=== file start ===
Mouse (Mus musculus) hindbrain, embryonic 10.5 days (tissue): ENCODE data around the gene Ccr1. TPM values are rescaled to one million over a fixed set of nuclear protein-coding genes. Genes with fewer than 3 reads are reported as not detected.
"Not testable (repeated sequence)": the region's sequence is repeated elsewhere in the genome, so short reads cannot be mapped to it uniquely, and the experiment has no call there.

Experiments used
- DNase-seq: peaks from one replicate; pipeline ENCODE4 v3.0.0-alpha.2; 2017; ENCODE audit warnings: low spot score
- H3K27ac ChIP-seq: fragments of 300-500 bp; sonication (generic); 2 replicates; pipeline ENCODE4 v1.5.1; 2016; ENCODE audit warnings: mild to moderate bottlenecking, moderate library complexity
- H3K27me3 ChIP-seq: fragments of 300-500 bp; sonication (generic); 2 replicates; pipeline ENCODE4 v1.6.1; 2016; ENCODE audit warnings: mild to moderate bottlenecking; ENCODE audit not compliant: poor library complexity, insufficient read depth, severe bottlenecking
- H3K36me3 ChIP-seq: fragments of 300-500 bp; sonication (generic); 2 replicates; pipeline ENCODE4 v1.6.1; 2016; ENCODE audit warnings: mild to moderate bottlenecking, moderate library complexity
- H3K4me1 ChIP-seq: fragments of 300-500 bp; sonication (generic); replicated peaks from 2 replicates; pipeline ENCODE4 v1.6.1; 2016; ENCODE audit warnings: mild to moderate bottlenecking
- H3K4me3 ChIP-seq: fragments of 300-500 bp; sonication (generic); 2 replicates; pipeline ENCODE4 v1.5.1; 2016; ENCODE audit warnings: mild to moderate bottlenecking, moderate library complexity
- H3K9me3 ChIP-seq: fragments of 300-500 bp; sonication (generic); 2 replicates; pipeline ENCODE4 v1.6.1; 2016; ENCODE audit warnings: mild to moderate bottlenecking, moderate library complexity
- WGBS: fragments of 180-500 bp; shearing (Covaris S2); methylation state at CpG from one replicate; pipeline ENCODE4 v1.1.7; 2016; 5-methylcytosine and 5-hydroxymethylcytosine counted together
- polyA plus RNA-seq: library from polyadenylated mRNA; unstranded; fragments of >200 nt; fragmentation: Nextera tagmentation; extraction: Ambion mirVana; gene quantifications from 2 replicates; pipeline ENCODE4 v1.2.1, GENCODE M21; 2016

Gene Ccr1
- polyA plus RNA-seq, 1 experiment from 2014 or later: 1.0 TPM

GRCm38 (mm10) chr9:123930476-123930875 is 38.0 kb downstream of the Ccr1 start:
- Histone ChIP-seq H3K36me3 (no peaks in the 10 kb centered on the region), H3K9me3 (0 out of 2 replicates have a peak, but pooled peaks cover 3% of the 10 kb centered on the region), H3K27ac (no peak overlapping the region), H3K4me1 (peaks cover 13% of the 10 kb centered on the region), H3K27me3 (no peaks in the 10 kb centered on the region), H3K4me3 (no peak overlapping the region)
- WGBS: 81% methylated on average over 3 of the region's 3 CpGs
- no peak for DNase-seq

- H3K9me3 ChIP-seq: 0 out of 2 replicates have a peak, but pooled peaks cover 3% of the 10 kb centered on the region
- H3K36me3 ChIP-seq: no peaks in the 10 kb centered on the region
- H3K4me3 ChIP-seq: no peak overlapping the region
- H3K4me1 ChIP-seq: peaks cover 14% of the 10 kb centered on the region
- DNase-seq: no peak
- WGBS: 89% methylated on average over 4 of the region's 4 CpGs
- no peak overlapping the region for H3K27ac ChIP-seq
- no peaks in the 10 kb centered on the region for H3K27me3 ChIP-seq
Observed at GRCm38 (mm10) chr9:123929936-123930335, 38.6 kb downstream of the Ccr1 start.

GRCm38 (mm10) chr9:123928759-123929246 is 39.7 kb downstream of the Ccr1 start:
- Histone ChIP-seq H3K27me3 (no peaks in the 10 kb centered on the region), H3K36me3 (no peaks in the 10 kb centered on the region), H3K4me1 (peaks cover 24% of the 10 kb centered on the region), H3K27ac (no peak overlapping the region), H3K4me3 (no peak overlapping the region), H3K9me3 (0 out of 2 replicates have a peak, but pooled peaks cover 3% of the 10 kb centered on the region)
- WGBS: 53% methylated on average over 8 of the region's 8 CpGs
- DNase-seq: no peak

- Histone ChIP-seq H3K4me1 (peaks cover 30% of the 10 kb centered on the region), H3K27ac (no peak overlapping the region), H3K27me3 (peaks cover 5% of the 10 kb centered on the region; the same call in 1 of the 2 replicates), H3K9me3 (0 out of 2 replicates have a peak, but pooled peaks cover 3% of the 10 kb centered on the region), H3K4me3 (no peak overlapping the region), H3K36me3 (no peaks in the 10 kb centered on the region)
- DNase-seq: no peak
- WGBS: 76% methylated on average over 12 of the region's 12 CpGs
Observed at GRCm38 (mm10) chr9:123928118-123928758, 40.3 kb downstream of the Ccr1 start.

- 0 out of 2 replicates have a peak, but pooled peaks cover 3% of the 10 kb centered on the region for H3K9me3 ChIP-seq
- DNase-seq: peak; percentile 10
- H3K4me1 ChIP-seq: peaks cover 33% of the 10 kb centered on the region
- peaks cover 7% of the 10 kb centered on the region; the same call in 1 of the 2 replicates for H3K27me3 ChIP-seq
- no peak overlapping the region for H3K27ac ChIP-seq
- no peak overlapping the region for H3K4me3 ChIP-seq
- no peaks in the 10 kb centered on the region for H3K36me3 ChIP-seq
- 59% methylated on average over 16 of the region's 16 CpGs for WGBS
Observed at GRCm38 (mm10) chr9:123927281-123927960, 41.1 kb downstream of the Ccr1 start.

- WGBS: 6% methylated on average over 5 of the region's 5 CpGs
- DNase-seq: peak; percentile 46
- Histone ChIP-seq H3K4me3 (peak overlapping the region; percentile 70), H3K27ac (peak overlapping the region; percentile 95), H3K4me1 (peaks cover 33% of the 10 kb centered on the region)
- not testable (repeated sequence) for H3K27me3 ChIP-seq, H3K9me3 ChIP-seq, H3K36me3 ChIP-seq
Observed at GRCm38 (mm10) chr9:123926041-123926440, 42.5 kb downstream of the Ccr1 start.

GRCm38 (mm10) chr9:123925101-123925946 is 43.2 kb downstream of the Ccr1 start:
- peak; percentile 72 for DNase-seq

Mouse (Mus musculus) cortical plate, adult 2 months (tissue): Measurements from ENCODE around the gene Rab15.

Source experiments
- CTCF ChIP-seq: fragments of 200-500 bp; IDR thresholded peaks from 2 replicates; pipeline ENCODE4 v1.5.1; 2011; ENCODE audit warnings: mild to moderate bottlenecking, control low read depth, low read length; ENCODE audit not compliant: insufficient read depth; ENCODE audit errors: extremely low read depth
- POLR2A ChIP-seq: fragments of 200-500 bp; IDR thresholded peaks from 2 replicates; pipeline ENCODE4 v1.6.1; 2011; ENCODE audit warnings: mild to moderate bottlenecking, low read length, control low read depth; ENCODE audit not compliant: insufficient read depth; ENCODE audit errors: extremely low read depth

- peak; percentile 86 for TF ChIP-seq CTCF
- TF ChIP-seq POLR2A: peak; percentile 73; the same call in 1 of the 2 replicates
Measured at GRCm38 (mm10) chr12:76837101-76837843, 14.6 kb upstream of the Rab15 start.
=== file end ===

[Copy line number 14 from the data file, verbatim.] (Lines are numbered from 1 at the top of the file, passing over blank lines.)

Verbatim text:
- polyA plus RNA-seq, 1 experiment from 2014 or later: 1.0 TPM